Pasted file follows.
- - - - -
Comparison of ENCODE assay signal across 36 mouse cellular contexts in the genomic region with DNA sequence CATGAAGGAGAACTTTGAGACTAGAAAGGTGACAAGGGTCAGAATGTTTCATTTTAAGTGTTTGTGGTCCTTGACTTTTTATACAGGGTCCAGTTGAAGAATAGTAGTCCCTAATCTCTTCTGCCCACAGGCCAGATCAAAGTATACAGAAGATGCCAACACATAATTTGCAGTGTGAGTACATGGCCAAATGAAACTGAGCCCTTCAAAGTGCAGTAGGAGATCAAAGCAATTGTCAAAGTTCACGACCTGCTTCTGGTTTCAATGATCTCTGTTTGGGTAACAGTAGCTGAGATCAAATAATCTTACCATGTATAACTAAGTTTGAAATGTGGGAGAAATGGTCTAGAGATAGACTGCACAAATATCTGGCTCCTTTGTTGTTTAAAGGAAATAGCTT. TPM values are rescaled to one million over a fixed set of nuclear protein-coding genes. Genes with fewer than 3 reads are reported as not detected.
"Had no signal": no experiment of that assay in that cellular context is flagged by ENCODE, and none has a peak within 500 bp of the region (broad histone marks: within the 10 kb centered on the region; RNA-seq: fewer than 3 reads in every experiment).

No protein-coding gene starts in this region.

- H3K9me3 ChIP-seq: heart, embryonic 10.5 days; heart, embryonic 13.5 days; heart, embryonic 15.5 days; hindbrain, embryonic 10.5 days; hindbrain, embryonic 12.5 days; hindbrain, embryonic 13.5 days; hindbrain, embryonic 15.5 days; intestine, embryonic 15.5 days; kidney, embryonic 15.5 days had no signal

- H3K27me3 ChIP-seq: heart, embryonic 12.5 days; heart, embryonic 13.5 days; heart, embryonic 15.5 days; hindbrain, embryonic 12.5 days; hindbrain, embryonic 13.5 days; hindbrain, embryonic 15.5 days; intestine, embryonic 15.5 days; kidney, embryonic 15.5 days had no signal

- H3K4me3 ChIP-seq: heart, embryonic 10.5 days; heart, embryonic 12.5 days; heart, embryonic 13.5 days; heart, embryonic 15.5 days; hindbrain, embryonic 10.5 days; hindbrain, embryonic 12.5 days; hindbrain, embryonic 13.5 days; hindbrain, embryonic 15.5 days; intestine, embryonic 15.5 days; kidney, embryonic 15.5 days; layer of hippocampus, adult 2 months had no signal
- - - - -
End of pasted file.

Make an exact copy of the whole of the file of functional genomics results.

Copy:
Comparison of ENCODE assay signal across 36 mouse cellular contexts in the genomic region with DNA sequence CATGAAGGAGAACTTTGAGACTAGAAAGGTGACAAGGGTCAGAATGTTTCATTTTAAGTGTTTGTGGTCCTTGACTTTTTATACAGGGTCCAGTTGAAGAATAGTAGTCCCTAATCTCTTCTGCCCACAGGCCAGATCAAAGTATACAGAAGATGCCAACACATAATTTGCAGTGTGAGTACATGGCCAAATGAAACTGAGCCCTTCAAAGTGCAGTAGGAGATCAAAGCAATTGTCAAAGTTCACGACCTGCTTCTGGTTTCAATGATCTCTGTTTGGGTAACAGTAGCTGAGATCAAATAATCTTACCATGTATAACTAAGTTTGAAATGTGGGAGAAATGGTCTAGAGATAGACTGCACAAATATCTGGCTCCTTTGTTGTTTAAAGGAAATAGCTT. TPM values are rescaled to one million over a fixed set of nuclear protein-coding genes. Genes with fewer than 3 reads are reported as not detected.
"Had no signal": no experiment of that assay in that cellular context is flagged by ENCODE, and none has a peak within 500 bp of the region (broad histone marks: within the 10 kb centered on the region; RNA-seq: fewer than 3 reads in every experiment).

No protein-coding gene starts in this region.

- H3K9me3 ChIP-seq: heart, embryonic 10.5 days; heart, embryonic 13.5 days; heart, embryonic 15.5 days; hindbrain, embryonic 10.5 days; hindbrain, embryonic 12.5 days; hindbrain, embryonic 13.5 days; hindbrain, embryonic 15.5 days; intestine, embryonic 15.5 days; kidney, embryonic 15.5 days had no signal

- H3K27me3 ChIP-seq: heart, embryonic 12.5 days; heart, embryonic 13.5 days; heart, embryonic 15.5 days; hindbrain, embryonic 12.5 days; hindbrain, embryonic 13.5 days; hindbrain, embryonic 15.5 days; intestine, embryonic 15.5 days; kidney, embryonic 15.5 days had no signal

- H3K4me3 ChIP-seq: heart, embryonic 10.5 days; heart, embryonic 12.5 days; heart, embryonic 13.5 days; heart, embryonic 15.5 days; hindbrain, embryonic 10.5 days; hindbrain, embryonic 12.5 days; hindbrain, embryonic 13.5 days; hindbrain, embryonic 15.5 days; intestine, embryonic 15.5 days; kidney, embryonic 15.5 days; layer of hippocampus, adult 2 months had no signal